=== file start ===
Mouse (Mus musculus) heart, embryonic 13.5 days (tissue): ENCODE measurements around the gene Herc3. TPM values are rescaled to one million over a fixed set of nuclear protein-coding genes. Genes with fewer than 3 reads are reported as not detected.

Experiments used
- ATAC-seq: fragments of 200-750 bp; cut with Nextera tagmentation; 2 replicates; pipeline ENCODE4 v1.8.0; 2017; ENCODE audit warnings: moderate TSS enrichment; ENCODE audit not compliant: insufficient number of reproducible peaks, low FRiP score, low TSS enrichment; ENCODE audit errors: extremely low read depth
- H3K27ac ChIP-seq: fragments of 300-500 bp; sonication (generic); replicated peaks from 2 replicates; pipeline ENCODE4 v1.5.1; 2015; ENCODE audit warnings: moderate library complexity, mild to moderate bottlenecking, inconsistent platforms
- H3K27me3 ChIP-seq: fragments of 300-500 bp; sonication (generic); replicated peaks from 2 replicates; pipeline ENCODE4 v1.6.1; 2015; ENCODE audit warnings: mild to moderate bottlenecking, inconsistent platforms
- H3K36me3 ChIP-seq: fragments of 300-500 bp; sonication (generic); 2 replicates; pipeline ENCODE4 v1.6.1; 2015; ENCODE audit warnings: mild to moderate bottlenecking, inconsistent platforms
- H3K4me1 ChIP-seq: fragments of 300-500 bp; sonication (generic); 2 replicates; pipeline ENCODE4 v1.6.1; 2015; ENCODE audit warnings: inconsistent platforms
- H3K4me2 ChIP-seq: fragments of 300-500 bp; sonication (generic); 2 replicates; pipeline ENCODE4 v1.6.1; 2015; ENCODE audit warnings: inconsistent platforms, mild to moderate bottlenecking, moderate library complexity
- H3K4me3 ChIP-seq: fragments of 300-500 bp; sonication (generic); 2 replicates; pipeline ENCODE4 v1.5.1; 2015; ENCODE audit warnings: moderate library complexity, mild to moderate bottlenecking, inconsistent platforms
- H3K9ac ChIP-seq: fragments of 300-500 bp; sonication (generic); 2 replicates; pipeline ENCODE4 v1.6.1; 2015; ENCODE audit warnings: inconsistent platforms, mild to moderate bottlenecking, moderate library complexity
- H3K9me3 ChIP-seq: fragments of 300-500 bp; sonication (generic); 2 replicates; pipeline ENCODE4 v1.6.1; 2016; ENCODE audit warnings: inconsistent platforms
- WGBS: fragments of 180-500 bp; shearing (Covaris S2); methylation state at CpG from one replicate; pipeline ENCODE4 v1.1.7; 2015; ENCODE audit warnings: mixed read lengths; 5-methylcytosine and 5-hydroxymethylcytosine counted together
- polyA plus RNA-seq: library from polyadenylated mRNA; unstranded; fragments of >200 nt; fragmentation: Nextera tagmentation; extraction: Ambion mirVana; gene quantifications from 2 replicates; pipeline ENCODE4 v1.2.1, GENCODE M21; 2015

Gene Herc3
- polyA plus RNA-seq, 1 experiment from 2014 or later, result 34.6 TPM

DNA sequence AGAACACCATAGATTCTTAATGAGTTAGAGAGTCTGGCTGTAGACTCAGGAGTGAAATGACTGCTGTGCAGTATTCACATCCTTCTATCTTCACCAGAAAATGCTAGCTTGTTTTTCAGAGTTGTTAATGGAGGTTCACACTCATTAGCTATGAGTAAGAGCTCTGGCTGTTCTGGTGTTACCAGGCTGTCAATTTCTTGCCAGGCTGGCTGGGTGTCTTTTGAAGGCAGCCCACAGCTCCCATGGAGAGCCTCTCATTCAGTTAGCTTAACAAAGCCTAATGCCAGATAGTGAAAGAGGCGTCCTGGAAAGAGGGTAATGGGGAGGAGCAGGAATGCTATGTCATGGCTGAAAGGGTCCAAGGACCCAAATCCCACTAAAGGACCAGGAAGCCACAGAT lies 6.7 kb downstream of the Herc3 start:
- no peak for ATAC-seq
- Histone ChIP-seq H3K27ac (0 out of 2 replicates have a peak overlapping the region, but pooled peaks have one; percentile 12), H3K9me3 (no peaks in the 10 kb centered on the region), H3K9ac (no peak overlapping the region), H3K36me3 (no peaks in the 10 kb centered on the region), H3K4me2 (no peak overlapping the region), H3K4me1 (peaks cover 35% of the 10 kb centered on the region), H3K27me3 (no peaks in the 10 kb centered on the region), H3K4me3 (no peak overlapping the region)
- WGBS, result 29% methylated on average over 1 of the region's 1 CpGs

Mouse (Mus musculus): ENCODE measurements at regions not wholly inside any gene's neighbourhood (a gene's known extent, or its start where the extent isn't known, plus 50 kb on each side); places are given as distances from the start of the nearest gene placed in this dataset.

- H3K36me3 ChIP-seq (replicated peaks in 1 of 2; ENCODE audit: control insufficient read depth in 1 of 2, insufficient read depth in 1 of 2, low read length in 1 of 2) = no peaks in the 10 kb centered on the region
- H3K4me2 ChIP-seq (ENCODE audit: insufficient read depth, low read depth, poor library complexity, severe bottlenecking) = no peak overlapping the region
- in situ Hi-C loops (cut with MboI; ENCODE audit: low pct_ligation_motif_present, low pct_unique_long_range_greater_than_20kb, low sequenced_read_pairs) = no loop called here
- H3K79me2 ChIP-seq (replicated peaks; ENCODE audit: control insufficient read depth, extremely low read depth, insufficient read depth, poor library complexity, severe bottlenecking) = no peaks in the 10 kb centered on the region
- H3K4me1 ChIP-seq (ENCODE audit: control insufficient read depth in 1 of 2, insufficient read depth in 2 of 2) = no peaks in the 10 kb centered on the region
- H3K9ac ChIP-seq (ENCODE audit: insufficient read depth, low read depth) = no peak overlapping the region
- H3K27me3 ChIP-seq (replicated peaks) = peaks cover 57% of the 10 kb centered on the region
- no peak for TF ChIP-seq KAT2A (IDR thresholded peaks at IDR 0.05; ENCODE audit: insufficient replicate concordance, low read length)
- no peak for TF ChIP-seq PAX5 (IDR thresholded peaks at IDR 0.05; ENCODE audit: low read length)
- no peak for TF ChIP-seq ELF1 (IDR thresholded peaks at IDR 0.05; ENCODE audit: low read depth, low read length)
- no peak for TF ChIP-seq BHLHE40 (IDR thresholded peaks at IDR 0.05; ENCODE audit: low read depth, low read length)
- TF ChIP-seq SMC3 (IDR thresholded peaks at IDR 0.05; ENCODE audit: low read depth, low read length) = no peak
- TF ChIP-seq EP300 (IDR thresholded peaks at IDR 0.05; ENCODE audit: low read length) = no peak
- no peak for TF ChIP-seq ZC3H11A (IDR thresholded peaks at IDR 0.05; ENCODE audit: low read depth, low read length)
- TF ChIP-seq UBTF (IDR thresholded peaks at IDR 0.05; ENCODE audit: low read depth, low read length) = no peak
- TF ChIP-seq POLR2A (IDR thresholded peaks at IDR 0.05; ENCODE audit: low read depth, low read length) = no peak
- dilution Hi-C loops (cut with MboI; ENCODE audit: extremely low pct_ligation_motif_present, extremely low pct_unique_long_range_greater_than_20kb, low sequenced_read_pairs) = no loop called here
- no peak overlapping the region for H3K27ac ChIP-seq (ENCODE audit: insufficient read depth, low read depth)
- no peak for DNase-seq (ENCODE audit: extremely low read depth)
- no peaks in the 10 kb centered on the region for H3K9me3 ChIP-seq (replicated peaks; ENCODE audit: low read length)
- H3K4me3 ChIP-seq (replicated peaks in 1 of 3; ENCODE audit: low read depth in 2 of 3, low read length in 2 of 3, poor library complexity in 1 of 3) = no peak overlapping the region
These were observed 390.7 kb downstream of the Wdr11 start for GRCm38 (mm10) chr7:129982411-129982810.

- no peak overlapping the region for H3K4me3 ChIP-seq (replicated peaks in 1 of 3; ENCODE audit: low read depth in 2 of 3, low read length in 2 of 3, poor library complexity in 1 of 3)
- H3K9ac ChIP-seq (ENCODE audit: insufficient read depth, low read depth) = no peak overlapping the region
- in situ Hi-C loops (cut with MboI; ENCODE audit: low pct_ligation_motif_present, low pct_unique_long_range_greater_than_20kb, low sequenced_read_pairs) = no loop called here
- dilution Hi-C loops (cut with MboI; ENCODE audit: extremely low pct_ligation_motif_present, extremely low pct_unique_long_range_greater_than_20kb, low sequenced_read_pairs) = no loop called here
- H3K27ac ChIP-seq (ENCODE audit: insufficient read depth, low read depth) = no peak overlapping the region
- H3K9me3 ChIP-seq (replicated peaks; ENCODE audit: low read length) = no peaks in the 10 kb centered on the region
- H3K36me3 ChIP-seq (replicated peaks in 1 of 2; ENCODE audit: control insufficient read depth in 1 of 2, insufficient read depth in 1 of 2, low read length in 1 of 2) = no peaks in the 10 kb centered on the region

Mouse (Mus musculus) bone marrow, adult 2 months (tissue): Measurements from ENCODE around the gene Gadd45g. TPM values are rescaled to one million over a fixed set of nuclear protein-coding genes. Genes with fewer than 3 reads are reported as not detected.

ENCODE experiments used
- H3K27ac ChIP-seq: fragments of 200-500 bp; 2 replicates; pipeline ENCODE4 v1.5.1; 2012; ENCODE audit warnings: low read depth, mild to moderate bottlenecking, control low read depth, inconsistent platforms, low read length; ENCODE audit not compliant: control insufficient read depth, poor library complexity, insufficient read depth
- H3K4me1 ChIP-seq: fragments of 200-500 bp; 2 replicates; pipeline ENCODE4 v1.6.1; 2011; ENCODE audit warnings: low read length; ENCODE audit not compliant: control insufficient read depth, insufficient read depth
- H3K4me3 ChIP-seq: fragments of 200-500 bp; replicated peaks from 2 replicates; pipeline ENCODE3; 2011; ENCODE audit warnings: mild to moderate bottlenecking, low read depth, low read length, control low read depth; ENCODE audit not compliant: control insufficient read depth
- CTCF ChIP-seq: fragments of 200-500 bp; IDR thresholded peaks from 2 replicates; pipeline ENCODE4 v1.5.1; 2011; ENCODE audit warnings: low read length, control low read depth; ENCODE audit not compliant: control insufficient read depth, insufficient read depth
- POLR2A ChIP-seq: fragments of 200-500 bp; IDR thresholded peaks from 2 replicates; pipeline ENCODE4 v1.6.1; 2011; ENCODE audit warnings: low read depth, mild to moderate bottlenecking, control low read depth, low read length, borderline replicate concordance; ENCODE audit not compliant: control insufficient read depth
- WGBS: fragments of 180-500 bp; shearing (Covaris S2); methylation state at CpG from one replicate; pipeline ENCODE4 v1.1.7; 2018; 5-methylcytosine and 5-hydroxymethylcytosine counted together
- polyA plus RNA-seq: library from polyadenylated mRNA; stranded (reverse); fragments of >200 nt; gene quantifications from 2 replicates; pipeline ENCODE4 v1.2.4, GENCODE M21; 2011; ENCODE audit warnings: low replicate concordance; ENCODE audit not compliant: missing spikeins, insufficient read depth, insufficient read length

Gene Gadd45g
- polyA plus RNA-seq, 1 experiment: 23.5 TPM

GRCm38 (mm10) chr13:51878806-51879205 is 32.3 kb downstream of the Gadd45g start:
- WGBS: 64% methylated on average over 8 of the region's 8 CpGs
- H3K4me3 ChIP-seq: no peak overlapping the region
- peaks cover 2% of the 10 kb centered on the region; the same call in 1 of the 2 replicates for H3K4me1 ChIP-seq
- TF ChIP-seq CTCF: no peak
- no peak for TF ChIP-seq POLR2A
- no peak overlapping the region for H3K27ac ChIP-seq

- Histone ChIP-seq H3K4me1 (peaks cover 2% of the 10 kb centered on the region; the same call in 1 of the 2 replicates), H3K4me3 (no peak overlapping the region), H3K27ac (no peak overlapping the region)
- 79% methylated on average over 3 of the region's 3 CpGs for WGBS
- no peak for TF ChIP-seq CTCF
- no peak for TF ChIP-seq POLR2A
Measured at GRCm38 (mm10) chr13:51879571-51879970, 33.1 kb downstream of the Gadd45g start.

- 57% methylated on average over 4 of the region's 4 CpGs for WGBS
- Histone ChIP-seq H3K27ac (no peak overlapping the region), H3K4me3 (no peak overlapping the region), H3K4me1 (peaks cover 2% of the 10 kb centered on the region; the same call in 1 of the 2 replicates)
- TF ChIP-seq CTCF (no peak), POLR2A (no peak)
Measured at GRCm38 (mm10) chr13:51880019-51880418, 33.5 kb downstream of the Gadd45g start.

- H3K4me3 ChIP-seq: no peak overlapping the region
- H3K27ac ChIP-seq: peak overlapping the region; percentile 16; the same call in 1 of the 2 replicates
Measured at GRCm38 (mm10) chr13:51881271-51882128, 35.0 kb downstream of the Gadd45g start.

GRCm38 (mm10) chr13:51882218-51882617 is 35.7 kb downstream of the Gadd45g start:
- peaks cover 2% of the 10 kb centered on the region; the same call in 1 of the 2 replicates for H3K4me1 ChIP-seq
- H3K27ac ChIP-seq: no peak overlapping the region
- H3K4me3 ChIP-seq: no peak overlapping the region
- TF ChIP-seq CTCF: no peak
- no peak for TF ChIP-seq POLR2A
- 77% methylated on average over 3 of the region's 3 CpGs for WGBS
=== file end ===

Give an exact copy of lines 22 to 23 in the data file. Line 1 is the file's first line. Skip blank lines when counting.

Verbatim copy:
- H3K4me2 ChIP-seq (ENCODE audit: insufficient read depth, low read depth, poor library complexity, severe bottlenecking) = no peak overlapping the region
- in situ Hi-C loops (cut with MboI; ENCODE audit: low pct_ligation_motif_present, low pct_unique_long_range_greater_than_20kb, low sequenced_read_pairs) = no loop called here